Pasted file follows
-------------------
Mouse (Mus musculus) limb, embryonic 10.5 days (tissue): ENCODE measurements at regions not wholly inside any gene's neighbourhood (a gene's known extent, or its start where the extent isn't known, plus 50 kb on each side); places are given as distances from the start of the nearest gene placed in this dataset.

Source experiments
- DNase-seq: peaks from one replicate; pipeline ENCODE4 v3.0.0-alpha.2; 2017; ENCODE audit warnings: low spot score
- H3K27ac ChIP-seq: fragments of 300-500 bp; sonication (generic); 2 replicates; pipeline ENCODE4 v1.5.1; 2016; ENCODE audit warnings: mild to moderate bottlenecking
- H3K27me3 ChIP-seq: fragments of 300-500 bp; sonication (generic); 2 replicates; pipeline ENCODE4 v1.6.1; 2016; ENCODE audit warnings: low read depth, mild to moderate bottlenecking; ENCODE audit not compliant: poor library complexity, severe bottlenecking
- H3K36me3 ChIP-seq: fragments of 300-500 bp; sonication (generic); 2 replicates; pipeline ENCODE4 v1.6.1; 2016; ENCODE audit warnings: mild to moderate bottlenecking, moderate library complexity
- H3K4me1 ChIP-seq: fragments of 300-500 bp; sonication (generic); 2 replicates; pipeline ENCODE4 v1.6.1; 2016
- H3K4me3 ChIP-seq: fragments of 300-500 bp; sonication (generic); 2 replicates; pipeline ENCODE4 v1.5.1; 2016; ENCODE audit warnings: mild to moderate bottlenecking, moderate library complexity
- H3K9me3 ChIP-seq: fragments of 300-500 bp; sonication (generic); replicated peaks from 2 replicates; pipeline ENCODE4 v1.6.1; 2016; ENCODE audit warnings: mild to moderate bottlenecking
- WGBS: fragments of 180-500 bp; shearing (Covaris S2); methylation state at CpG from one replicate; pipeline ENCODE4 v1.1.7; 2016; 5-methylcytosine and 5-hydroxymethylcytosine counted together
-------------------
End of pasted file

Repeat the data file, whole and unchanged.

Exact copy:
Mouse (Mus musculus) limb, embryonic 10.5 days (tissue): ENCODE measurements at regions not wholly inside any gene's neighbourhood (a gene's known extent, or its start where the extent isn't known, plus 50 kb on each side); places are given as distances from the start of the nearest gene placed in this dataset.

Source experiments
- DNase-seq: peaks from one replicate; pipeline ENCODE4 v3.0.0-alpha.2; 2017; ENCODE audit warnings: low spot score
- H3K27ac ChIP-seq: fragments of 300-500 bp; sonication (generic); 2 replicates; pipeline ENCODE4 v1.5.1; 2016; ENCODE audit warnings: mild to moderate bottlenecking
- H3K27me3 ChIP-seq: fragments of 300-500 bp; sonication (generic); 2 replicates; pipeline ENCODE4 v1.6.1; 2016; ENCODE audit warnings: low read depth, mild to moderate bottlenecking; ENCODE audit not compliant: poor library complexity, severe bottlenecking
- H3K36me3 ChIP-seq: fragments of 300-500 bp; sonication (generic); 2 replicates; pipeline ENCODE4 v1.6.1; 2016; ENCODE audit warnings: mild to moderate bottlenecking, moderate library complexity
- H3K4me1 ChIP-seq: fragments of 300-500 bp; sonication (generic); 2 replicates; pipeline ENCODE4 v1.6.1; 2016
- H3K4me3 ChIP-seq: fragments of 300-500 bp; sonication (generic); 2 replicates; pipeline ENCODE4 v1.5.1; 2016; ENCODE audit warnings: mild to moderate bottlenecking, moderate library complexity
- H3K9me3 ChIP-seq: fragments of 300-500 bp; sonication (generic); replicated peaks from 2 replicates; pipeline ENCODE4 v1.6.1; 2016; ENCODE audit warnings: mild to moderate bottlenecking
- WGBS: fragments of 180-500 bp; shearing (Covaris S2); methylation state at CpG from one replicate; pipeline ENCODE4 v1.1.7; 2016; 5-methylcytosine and 5-hydroxymethylcytosine counted together